Steve and I have been thinking about the process of giving the “editorial” rating at the Wiki Catalog. Here is a description that we came up with. Feedback would be appreciated, and it might help with describing the review criteria suggestions for voters. AVs are rated along two dimensions: Clarity of Communication/Presentation of Content: Excellent: Clearly communicates difficult material OR Incorporates analysis and insight, not just enables mechanical proficiency Good: Clearly supports understanding of transitions between states (typically by animating the transformation process) Fair: Presents a series of clearly defined states, but does not sufficiently illustrate the transitions between them Poor: Hard to understand the necessary contents or information defining a state, or the transitions between them Level of Engagement: Excellent: Direct interaction, user predicts and/or manipulates the state change process Good: Some engagement, typically with direct control of the pace of state changes (at minimum, a NEXT button to drive the next state transition) Fair: Passive, no control of state changes (typical example is an animation with only an overall speed control), but the information rate is not overwhelming Poor: Discourages engagement: overwhelming, uncontrolled information flow; inadequate interface; bugs; or other off-putting factors AVs are then given an overall rating of Recommended, Has Potential, or Not Recommended. The primary justification of those ratings is the score on the Content and Engagement dimensions. An AVs is typically given a rating of Recommended if it scores Good or better in both dimensions. Occasionally, an AV with Excellent in Content might be Recommended even if it is only Fair on Engagement. An AV is typically given a rating of Not Recommended if it scores Fair or worse in both dimensions. However, the overall rating is also influenced by the level of competition from other AVs in that topic. If lots of AVs exist that are better, the final rating could drop a level. If few AVs on that topic exist, the final rating could raise a level.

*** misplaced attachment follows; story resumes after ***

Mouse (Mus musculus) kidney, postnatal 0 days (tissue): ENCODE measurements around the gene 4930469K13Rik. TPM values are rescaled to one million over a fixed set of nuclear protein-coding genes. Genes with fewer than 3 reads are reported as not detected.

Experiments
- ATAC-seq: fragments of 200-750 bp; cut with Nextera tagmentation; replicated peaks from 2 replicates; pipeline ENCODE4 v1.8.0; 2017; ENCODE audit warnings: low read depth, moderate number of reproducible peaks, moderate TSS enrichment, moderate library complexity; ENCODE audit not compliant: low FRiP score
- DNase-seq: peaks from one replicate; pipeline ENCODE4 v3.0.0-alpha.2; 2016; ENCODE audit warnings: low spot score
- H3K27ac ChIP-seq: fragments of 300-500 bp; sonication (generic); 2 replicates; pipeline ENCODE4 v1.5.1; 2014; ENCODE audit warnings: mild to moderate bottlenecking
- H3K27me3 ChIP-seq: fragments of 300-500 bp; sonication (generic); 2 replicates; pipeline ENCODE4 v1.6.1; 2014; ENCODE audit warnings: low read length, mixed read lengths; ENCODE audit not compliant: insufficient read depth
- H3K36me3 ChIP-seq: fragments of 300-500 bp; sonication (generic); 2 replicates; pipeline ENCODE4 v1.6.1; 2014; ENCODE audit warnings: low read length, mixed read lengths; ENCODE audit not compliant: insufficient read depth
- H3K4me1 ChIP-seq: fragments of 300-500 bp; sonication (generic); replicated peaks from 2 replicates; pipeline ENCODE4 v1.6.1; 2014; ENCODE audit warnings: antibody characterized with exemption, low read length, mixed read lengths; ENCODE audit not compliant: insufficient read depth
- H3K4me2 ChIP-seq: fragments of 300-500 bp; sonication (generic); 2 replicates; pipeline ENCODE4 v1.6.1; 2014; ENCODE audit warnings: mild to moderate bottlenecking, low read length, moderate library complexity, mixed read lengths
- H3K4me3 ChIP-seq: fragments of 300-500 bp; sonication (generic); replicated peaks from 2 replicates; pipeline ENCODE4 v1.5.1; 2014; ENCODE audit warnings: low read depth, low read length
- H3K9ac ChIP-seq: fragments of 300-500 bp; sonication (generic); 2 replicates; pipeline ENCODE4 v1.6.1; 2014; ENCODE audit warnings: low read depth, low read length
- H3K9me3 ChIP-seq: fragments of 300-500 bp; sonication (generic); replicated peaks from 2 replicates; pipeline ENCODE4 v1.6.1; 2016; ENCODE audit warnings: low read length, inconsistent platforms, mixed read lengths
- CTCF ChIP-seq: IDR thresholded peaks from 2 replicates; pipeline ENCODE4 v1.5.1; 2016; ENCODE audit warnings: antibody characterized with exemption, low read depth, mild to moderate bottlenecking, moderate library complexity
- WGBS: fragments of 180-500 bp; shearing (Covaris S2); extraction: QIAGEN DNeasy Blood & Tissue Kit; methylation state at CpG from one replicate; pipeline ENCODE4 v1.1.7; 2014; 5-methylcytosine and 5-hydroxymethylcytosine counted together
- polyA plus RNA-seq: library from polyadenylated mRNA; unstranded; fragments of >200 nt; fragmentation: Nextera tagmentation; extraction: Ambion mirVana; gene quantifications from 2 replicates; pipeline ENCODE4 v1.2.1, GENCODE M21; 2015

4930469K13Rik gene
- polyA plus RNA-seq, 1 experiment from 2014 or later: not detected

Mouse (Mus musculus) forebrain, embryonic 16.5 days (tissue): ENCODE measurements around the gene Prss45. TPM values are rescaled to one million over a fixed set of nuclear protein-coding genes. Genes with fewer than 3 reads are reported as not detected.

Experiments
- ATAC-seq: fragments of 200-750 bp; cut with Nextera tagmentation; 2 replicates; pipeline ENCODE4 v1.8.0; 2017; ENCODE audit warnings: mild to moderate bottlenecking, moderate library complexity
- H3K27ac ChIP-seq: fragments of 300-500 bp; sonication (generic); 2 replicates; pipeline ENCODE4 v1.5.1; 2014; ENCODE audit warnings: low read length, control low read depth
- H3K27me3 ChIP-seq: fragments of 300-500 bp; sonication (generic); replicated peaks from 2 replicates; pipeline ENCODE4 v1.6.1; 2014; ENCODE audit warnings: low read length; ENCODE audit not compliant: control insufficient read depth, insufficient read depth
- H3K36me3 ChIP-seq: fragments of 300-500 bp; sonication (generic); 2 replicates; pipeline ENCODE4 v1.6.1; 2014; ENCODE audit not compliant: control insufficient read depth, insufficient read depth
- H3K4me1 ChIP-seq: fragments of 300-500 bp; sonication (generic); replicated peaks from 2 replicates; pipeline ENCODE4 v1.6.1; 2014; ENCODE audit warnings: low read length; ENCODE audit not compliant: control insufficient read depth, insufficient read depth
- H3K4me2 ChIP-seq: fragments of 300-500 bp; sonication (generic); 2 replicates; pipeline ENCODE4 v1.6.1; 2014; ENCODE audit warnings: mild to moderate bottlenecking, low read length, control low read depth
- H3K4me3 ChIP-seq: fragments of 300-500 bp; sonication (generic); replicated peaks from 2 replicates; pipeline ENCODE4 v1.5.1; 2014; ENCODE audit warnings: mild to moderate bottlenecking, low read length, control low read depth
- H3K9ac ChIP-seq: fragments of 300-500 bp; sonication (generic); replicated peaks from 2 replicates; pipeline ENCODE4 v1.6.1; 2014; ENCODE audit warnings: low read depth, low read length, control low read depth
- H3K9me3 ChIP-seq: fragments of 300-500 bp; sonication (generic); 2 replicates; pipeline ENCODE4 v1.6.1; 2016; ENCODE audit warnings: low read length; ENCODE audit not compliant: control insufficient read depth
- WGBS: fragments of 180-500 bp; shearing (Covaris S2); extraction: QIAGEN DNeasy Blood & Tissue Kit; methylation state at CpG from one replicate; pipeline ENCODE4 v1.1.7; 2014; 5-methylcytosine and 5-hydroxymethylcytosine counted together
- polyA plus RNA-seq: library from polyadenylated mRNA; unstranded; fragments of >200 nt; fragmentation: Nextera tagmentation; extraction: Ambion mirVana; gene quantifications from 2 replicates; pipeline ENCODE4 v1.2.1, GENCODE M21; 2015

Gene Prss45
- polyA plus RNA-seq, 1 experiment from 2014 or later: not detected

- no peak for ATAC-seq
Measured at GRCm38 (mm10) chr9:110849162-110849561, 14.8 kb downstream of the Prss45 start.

pilucrescenzi
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Re: AlgoViz Wiki Catalog Evaluation Rubric